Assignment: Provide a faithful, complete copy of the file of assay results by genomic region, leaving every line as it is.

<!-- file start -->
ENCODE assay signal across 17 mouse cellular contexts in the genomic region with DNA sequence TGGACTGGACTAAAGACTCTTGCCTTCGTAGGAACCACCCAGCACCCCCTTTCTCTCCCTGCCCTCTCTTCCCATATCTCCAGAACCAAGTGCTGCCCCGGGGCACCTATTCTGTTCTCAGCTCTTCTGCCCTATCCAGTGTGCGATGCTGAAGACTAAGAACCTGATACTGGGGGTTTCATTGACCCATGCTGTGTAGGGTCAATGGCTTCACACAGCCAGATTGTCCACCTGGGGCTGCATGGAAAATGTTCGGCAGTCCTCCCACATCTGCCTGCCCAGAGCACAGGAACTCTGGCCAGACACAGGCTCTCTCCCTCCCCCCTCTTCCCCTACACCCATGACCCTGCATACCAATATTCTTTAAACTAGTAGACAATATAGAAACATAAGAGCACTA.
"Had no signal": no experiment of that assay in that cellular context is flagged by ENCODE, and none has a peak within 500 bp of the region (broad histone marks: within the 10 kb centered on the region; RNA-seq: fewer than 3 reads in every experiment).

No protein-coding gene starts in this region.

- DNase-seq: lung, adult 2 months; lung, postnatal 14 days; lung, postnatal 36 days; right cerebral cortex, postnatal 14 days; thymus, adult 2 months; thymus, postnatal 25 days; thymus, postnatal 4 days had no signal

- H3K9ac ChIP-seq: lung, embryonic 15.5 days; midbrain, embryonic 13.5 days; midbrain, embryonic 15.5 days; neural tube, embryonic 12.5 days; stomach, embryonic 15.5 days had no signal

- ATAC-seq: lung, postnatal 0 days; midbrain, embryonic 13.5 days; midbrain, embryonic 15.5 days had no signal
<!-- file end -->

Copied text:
ENCODE assay signal across 17 mouse cellular contexts in the genomic region with DNA sequence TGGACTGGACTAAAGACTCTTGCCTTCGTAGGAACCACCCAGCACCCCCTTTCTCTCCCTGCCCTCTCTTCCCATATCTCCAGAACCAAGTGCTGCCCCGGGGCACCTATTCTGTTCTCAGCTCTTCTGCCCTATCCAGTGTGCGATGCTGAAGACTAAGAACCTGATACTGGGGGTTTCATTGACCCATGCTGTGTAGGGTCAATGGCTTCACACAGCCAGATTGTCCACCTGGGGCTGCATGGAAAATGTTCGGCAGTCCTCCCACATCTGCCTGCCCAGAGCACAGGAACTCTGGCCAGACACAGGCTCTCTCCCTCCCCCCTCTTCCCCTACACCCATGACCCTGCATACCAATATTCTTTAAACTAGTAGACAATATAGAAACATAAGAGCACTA.
"Had no signal": no experiment of that assay in that cellular context is flagged by ENCODE, and none has a peak within 500 bp of the region (broad histone marks: within the 10 kb centered on the region; RNA-seq: fewer than 3 reads in every experiment).

No protein-coding gene starts in this region.

- DNase-seq: lung, adult 2 months; lung, postnatal 14 days; lung, postnatal 36 days; right cerebral cortex, postnatal 14 days; thymus, adult 2 months; thymus, postnatal 25 days; thymus, postnatal 4 days had no signal

- H3K9ac ChIP-seq: lung, embryonic 15.5 days; midbrain, embryonic 13.5 days; midbrain, embryonic 15.5 days; neural tube, embryonic 12.5 days; stomach, embryonic 15.5 days had no signal

- ATAC-seq: lung, postnatal 0 days; midbrain, embryonic 13.5 days; midbrain, embryonic 15.5 days had no signal